When an entrepreneur starts out on his/her long journey of building a legacy with his business; he/she almost immediately focuses on the legal status of his business. Thoughts include: ‘Should I become a limited liability company or an S-Corporation?’; ‘What if I take on partners?’; ‘How do I get more capital without giving up control?’
Limited Liability Company
What is a limited liability company? Why should a small businessman or entrepreneur choose this entity status over others? A limited liability company is similar to partnerships except it has preferred legal protection for the respective owners under law.
In the normal taxpayer relationship with the Internal Revenue Service, the taxpayer is an employee and via withholding, taxes are paid the U.S. Government by the employer. Basically the employer pays the tax after each payroll run on behalf of all the employees and the corresponding mandated matching taxes (Social Security and Medicare). But in the small business world, this is not the normal relationship.
There is multi-step process to establish a Limited Liability Company (LLC). You must first be recognized by the state of origin and then apply to the Internal Revenue Service to identify the particular tax entity arrangement. Both recognition processes have several steps involved. This article guides the entrepreneur through each of the steps to create a Limited Liability Company.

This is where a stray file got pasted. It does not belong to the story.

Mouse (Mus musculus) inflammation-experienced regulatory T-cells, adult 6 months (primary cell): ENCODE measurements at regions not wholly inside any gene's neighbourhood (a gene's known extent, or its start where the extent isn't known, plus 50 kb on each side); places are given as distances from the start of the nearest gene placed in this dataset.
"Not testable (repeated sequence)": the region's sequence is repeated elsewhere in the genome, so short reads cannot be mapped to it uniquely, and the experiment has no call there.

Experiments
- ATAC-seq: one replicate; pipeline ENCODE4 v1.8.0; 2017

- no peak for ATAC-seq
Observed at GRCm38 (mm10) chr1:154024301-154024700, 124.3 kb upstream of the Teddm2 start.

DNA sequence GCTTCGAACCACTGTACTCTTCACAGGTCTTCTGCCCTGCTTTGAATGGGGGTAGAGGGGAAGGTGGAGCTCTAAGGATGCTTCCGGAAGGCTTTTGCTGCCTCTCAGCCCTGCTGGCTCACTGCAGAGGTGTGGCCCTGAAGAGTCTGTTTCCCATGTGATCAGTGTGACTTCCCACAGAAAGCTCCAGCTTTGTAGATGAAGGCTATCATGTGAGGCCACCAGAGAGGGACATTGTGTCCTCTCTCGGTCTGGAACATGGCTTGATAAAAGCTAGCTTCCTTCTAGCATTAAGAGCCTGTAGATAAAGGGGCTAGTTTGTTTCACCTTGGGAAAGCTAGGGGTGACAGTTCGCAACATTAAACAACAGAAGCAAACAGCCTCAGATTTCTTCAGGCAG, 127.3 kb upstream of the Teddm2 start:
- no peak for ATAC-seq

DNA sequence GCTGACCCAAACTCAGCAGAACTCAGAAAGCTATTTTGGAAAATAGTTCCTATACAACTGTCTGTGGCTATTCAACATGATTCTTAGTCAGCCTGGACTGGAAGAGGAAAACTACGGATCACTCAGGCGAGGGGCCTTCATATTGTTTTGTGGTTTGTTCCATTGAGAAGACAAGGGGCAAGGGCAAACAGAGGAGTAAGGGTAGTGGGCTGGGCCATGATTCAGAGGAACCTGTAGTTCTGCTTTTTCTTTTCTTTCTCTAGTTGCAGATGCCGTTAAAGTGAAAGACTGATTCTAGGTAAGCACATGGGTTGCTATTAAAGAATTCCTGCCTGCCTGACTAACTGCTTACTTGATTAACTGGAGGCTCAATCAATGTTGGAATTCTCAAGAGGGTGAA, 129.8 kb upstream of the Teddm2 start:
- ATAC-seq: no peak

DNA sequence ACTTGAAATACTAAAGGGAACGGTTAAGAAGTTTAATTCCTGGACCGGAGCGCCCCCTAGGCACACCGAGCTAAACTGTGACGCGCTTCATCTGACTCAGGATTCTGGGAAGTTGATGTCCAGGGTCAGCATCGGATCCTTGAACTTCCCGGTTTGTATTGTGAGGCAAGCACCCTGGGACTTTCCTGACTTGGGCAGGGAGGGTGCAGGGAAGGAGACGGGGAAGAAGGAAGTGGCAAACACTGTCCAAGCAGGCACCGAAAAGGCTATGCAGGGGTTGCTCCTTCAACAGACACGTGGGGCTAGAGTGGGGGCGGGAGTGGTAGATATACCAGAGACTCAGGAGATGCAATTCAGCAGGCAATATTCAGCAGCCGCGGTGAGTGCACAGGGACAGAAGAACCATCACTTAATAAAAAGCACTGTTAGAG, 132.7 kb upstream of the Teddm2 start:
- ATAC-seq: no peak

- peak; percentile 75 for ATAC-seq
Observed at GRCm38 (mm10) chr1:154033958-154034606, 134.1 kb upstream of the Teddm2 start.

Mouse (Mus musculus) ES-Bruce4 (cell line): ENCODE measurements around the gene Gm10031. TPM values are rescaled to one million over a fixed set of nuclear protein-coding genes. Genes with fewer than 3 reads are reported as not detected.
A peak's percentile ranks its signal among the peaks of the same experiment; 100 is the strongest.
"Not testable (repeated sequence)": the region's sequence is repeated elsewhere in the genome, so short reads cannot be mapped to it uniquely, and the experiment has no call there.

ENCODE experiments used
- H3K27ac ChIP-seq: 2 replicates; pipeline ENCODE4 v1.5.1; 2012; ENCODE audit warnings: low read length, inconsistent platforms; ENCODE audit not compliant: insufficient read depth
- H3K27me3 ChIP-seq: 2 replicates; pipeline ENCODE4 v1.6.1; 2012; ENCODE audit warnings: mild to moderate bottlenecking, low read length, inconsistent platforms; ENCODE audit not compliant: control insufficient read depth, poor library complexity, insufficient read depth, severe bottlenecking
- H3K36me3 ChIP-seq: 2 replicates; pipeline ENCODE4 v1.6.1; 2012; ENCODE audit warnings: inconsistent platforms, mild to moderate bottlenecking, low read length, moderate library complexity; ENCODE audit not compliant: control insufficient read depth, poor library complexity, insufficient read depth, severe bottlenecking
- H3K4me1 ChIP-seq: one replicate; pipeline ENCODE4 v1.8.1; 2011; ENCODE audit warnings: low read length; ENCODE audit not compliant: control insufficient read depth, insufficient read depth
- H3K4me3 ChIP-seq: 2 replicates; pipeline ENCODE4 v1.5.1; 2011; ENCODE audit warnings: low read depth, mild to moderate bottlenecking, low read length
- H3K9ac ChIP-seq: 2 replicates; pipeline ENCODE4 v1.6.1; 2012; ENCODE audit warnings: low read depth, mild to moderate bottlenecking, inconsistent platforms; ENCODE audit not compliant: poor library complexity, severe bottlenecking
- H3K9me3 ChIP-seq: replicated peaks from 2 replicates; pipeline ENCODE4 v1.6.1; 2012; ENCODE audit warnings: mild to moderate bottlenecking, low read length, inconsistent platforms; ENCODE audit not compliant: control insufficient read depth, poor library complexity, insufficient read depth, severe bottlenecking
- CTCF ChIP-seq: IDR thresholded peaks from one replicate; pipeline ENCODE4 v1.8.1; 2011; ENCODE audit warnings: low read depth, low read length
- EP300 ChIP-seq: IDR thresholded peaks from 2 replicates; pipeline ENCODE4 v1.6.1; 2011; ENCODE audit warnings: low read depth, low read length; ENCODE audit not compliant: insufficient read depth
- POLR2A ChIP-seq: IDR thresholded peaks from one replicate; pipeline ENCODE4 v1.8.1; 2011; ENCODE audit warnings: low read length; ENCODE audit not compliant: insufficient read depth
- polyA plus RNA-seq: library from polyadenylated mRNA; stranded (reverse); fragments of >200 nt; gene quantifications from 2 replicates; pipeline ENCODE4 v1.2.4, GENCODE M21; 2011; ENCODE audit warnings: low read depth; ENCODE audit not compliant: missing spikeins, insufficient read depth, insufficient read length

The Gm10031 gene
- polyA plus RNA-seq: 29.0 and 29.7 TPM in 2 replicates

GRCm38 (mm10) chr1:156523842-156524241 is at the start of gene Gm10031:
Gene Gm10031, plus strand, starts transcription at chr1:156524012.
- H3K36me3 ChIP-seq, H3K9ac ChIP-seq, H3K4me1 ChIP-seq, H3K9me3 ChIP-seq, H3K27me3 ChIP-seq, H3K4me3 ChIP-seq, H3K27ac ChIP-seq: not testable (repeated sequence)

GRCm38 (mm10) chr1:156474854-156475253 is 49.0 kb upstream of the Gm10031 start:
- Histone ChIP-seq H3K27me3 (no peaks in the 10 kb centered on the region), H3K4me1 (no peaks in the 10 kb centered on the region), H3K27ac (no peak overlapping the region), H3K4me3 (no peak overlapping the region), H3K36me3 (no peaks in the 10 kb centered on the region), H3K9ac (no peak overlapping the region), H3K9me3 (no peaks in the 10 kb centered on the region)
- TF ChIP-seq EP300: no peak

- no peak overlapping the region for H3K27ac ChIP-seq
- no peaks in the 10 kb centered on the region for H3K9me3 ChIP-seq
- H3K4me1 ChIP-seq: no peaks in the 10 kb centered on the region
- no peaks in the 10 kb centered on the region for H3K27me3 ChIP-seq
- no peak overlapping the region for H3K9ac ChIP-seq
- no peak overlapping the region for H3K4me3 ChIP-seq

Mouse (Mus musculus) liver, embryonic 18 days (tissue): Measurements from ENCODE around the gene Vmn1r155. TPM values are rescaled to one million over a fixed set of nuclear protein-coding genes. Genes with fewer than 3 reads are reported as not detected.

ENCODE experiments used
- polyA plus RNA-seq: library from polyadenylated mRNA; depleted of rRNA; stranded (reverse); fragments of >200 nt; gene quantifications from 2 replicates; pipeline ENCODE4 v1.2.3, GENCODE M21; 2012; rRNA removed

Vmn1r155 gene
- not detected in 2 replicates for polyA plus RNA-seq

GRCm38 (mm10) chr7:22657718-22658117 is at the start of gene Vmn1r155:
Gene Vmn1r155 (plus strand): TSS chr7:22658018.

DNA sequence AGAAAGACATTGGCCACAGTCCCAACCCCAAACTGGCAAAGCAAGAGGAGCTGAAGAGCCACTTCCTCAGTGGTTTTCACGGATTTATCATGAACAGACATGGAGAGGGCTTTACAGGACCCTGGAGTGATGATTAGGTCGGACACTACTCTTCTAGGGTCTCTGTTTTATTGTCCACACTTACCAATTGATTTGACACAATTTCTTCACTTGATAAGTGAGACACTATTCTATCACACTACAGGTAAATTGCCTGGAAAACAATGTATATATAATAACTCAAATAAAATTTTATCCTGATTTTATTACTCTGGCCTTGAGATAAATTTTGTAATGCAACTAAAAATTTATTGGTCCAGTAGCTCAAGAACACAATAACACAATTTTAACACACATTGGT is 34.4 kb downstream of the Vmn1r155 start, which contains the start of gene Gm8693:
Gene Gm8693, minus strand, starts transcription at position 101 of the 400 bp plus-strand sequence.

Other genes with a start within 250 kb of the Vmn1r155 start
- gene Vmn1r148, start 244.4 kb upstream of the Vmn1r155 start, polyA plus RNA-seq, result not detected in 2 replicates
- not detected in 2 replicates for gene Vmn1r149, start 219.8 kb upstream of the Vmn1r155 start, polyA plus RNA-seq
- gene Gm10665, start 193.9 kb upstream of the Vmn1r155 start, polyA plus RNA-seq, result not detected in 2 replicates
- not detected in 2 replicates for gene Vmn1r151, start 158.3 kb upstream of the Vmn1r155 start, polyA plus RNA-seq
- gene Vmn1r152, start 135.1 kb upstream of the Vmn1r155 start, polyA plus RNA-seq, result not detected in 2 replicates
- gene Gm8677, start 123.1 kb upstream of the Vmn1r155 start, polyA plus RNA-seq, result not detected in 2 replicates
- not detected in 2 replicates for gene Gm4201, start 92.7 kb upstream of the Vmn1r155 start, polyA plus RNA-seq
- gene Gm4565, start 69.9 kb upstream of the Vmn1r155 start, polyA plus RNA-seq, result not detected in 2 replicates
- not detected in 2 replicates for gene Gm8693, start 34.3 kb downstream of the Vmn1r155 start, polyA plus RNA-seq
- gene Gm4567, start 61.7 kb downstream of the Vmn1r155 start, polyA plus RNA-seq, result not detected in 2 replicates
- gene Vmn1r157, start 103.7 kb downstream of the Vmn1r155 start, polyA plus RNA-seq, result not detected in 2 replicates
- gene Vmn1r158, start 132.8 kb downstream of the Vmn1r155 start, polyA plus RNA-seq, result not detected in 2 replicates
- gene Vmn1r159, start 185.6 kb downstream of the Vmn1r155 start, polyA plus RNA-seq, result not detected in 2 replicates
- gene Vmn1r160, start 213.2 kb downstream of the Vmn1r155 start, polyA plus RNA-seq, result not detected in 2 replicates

Each of us has our own built in dictionary for terms we hear in our business lives. I find it fascinating that the standard business term ‘Equity’ is interpreted differently within the business world. I often interpret the term using the Internal Revenue Service definition because my background is in taxation. Lawyers use this term to mean ownership and not necessarily financial driven. Bankers convert this term to capital and the associated relationships to debt.
When an entrepreneur starts a new business operation, one of the first questions (s)he deals with is the form of business existence. There are a multitude of entities that the law allows. This article describes the four main types and the decision making model that an entrepreneur should follow in determining the best for the business.